The early realistic writers in America, despite their interest in women, displayed very little of the European realists’ concern with sexuality in their books. What Henry Adams said about Henry James is in a sense true of all of them: James knew nothing about women except the outside. Of course, James never had a wife, but Howells and Twain were married, and they were nonetheless very careful not to touch on any vital aspect of human passion.
Isn’t that related to the fact that American culture was really a subdivision of British culture, and that the period we’re talking about was the height of the Victorian Age? Were English writers of stature dealing with sexuality at this time?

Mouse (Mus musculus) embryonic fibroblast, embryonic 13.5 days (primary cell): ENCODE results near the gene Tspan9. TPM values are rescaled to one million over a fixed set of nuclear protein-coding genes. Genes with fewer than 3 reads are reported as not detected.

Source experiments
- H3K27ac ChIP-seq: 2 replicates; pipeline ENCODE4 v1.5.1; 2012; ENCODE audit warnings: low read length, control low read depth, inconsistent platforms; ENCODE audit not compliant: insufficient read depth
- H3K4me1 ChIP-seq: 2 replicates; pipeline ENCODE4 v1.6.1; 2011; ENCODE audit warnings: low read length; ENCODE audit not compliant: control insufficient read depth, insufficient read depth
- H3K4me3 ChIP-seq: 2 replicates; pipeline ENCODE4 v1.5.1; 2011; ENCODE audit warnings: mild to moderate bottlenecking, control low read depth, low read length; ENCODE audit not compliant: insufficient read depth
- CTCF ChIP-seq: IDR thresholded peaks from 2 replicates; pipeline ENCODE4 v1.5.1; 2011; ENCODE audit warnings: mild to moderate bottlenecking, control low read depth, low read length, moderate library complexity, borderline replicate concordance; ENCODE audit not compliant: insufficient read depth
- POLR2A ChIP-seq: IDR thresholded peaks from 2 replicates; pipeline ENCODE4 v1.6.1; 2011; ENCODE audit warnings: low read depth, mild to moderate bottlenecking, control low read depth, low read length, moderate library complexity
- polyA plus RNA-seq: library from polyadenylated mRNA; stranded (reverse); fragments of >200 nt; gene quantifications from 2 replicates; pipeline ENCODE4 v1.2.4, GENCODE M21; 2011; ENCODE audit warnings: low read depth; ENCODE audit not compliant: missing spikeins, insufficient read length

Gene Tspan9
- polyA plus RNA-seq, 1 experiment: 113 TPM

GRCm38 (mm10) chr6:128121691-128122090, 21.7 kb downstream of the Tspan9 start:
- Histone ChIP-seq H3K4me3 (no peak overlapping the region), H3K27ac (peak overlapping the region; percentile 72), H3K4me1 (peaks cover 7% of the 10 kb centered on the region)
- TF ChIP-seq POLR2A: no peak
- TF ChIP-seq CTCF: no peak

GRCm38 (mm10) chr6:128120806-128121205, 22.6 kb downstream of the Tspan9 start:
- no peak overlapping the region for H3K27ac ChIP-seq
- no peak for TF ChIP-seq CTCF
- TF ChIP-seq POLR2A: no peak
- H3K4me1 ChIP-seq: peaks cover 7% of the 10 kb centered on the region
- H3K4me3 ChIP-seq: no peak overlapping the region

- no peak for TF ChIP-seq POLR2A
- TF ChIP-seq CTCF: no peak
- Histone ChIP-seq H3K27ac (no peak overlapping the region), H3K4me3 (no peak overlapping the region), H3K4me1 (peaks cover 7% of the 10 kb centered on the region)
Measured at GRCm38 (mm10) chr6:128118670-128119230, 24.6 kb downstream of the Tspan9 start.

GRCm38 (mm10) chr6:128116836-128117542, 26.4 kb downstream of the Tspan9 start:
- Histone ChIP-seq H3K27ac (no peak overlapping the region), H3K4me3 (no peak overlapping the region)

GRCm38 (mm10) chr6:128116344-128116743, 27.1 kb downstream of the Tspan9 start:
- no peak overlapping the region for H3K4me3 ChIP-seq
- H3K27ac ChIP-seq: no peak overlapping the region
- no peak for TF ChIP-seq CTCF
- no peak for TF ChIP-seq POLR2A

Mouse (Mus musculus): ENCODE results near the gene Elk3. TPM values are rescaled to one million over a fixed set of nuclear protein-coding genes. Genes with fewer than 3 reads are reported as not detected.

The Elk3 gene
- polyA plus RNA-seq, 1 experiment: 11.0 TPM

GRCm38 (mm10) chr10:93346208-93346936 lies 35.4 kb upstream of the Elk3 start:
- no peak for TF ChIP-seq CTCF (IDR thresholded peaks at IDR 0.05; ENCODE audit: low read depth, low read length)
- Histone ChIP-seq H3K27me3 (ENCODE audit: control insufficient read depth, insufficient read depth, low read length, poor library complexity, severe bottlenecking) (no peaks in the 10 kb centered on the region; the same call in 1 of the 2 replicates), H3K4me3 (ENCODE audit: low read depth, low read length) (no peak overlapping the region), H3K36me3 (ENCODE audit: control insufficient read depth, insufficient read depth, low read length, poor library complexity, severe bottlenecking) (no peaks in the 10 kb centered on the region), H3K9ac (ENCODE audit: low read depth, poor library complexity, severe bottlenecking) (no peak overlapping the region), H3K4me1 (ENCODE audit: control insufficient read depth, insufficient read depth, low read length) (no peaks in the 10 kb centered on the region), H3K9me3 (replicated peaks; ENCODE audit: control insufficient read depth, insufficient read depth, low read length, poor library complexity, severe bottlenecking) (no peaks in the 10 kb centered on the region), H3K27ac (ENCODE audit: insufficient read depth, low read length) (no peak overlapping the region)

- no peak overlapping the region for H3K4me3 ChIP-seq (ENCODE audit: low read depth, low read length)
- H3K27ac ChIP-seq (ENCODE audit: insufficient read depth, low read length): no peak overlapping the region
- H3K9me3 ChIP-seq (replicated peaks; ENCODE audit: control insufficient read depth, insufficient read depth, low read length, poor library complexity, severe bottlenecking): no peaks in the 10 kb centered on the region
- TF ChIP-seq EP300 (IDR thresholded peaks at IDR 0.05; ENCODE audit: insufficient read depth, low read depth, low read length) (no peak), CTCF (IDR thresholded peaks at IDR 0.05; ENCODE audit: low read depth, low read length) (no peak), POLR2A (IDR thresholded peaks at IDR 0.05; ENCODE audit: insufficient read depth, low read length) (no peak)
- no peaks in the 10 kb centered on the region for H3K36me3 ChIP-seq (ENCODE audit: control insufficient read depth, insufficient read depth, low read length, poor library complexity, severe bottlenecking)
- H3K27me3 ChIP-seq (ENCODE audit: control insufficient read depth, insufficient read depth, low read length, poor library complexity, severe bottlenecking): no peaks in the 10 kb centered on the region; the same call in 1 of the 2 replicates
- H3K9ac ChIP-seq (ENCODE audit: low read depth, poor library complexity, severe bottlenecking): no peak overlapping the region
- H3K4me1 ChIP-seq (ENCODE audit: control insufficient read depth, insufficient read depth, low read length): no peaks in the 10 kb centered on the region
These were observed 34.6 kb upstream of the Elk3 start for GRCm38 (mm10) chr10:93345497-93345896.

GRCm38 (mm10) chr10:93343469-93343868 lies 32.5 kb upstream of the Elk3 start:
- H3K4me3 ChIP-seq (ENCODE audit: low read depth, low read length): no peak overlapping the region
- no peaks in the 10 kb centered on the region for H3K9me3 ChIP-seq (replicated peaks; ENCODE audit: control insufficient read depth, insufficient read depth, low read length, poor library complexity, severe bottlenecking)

The so-called Victorian attitude toward sex wag really a very temporary interlude in the English literary tradition of healthy licentiousness. The eighteenth-century English novelists were extremely frank and even bawdy in this respect, and even Dickens, when he came over here, made a point of shocking Americans by saying, for example, that he didn’t want his sons to be virgins when they were married. The American attitude toward sexuality was peculiarly American in this period, because of the actual roughness of American society. The literary class was very genteel and very careful; I’m often fascinated by the self-conscious gentility of Howells and James and even of Mark Twain. All of them wrote exquisitely; they were all marvelous stylists. But they were all rather goody-goody when it came to literary culture. Their air of superior refinement was their way of getting away from the roughness of the American experience more than anything else. This was fundamental. The American novel today has certainly gone to the other extreme, but the early realists felt themselves to be a part of that small Brahmin class even Mark Twain, the self-educated printer and frontiersman. And as a result, their work displays a certain tendency to elegance quite different from the aristocratic quality of English fiction in this period. Of course, the English had a much more complex society to describe. The American experience was peculiarly narrow in this sense. That was one of the reasons why James went to England, why he started writing novels about English society.